By Mr. Greenhill:
Q. Have you noticed enrollments generally in the law schools ?
A. Over the United States?
Q. In Texas?
A. Yes, generally.
Q. Do you have any idea of the number of actual applicants, or the relation that bears to the number of inquiries you have, that is, if you have, say, 14 inquiries, how many of those students would probably attend? [fol. 522]
Mr. Durham: We object to that. We don't mind the witness testifying. We certainly don't want the Assistant Attorney General testifying. We object to it as being leading and suggestive.
The Court: Let's let him answer.
A. I don't know that I could answer that accurately. Normally a student doesn't inquire unless he is interested in enrolling. That is our experience in our Law School. [317]
By Mr. Greenhill:
Q. You would assume if 14 people made inquiry at the law school at least four or five of them would enroll?
Mr. Durham: Your Honor, that is the assumption again.
The Court: I think that is an assumption again.
Mr. Greenhill: That is all.
Questions by Mr. Nabrit:
Q. Professor Walker, are you aware of the fact that under the present crowded conditions of law schools and educational institutions that former G. I.'s, that have the benefits under that act, write to a large number of schools asking about the courses offered? Are you aware of that?
A. I have personal knowledge of only one or two instances.
Q. Do you handle enrollment at the University of Texas Law School?
A. No. [fol. 523]
Q. So that you are not in a position to state what the statistical experience is as to the number of inquiries and the number—
A. I am not.
Q. Do you know of a law school in the United States with one student?
A. No, I don't know of any law school like that.
Q. Do you know of a law school in the United States with 10 students?
A. Not at the present time. During the war there were.
Q. During the war was abnormal, too, was it not?
A. That is right.
Q. Now, so far as a student is concerned, Professor Walker, is it not true that if he is to do the assignment of the instructor, he prepares as hard, under the case system, for his particular work as if he were in a class with 600? That is, that is true as far as each student is concerned; is that not true? That is, all he can prepare is what the assignment was, and excess work which he wishes to do, is that not true?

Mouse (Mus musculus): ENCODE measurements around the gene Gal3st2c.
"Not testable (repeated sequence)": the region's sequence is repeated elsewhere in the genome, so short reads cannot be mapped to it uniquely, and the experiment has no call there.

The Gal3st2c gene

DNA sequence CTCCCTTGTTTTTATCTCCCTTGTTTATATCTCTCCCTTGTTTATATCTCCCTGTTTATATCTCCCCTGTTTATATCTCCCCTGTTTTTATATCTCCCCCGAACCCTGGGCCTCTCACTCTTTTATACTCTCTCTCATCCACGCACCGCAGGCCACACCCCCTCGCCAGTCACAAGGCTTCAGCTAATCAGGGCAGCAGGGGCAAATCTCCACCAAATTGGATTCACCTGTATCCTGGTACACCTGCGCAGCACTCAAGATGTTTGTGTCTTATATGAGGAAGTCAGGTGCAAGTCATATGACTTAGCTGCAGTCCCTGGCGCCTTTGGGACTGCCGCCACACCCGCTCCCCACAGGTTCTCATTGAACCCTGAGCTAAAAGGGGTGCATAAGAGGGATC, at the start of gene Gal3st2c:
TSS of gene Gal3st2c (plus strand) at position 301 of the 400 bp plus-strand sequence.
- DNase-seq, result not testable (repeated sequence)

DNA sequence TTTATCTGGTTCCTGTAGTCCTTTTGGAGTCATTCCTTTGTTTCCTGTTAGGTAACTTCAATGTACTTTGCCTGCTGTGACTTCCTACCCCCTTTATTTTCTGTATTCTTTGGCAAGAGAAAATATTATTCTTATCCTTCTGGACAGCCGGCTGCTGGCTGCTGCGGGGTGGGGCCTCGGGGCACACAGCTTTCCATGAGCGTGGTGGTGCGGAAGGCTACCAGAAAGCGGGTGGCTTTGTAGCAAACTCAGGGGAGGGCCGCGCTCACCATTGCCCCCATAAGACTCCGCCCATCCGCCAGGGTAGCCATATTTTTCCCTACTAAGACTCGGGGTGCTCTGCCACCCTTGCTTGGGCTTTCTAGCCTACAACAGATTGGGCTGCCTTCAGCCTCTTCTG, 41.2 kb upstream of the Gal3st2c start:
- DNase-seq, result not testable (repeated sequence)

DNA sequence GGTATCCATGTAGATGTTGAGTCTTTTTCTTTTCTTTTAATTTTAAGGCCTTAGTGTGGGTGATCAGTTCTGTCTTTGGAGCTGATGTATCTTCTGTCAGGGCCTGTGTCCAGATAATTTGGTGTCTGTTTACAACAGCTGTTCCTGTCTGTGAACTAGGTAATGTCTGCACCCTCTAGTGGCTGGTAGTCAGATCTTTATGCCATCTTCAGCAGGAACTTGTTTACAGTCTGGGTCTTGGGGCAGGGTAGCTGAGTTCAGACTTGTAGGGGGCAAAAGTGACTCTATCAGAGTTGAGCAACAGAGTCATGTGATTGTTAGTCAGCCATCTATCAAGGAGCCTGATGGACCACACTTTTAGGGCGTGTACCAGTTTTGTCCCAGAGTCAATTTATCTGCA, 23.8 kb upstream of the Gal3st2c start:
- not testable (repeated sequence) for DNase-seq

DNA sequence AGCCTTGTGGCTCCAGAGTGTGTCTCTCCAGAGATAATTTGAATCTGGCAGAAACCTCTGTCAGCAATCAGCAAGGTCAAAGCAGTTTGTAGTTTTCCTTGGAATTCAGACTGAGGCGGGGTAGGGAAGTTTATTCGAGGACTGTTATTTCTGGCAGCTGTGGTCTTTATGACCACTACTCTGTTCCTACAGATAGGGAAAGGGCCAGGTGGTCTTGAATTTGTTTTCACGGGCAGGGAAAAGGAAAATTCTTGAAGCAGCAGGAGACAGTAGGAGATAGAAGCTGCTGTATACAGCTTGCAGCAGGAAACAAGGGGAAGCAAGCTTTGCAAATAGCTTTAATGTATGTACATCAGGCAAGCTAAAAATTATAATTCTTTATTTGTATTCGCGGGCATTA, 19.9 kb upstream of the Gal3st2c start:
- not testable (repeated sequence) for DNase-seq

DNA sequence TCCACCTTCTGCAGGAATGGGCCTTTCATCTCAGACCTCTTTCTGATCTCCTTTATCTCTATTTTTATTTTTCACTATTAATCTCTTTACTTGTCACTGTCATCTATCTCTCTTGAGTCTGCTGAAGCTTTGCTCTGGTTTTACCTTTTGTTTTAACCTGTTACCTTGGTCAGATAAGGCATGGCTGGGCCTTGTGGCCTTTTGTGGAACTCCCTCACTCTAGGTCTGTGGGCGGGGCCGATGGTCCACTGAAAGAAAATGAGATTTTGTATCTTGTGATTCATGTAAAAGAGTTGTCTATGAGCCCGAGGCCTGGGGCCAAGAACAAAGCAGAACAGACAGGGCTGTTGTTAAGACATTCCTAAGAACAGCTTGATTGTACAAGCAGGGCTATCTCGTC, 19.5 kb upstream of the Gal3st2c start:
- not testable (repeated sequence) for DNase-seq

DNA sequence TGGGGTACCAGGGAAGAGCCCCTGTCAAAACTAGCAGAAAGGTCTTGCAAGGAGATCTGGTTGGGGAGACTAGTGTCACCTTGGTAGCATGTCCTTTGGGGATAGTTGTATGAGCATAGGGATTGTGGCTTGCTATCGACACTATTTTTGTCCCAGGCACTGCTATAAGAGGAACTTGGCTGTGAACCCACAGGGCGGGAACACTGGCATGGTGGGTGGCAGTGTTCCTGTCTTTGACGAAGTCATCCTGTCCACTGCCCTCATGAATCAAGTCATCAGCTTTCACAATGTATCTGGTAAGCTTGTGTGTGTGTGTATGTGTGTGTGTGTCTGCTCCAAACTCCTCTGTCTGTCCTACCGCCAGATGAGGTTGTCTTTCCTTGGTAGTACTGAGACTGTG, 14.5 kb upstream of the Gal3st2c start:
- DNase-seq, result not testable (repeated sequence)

A. That is true as far as preparation of the case is concerned, but—[318]
Q. That is what I mean, just preparation of the cases.
A. In other words, there is a certain amount of work in preparing a case, if that is—
Q. An "A" student does that, if he does the professor's [fol.524] assignment?
A. Assuming he does.
Q. All right. If he doesn't have the incentive to do it, and the instructor doesn't give him the incentive to do it, then he doesn't do it; is that not the fact?
A. Well, assuming all of your points, yes. There are other factors.
Q. I am going to get to the other factors. You are postulating the proposition that the pressure of facing the professor every day with nobody to look around at to take that burden off of him will make him do more work. I am giving you a hypothesis that the discussion of his class mates will provoke viewpoints that he himself did not have the experience and capacity to bring forth. Do you agree that both of those are present in considering the case system of study?
A. I agree to the raising of questions by the students and the discussion. I don't agree that you have to have a large class.
Q. I didn't get to that yet. I am coming to that. Now, let's go to that. What would you suggest from your experience as the ideal size class in law under the case book system or method?
A. That would be a difficult question to answer. It would be less than 25. I think after—my experience has been after you get above 25 your class is getting a little bit unweildy[sic] [fol.525]
Q. Unweildy[sic]. Do you mean that the ability to properly instruct them is declining in inverse proportion as the numbers accelerate or increase?
A. The amount of attention that you can give to the student, and the kind of work he is doing, and you get to the feeling you don't know what the individual students are doing when the class gets large.
Q. Are you saying as the classes at the University of Texas diminishes in quality?
A. I think that is true of a considerable number of students.
Q. Of the 886 out there, what percentage of those? [319]
A. The top ranking students would get a good legal education under almost any circumstances. So you are talking about the bottom ranking students?
A. Not necessarily the bottom, but those below the top, at least.
Q. So that the best—
A. There is a grade in between there.
Q. The best students at the University of Texas Law School are going to get a good legal education, no matter how poor you teach them, or how large the classes get?
A. I am inclined to think that is virtually true.
Q. You can have him.
[fol. 526] Redirect examination.
Questions by Mr. Greenhill:
Q. Judge Walker, these thought provoking questions that counsel is asking you about; I will ask you whether or not it is not often that the professor himself asks those questions?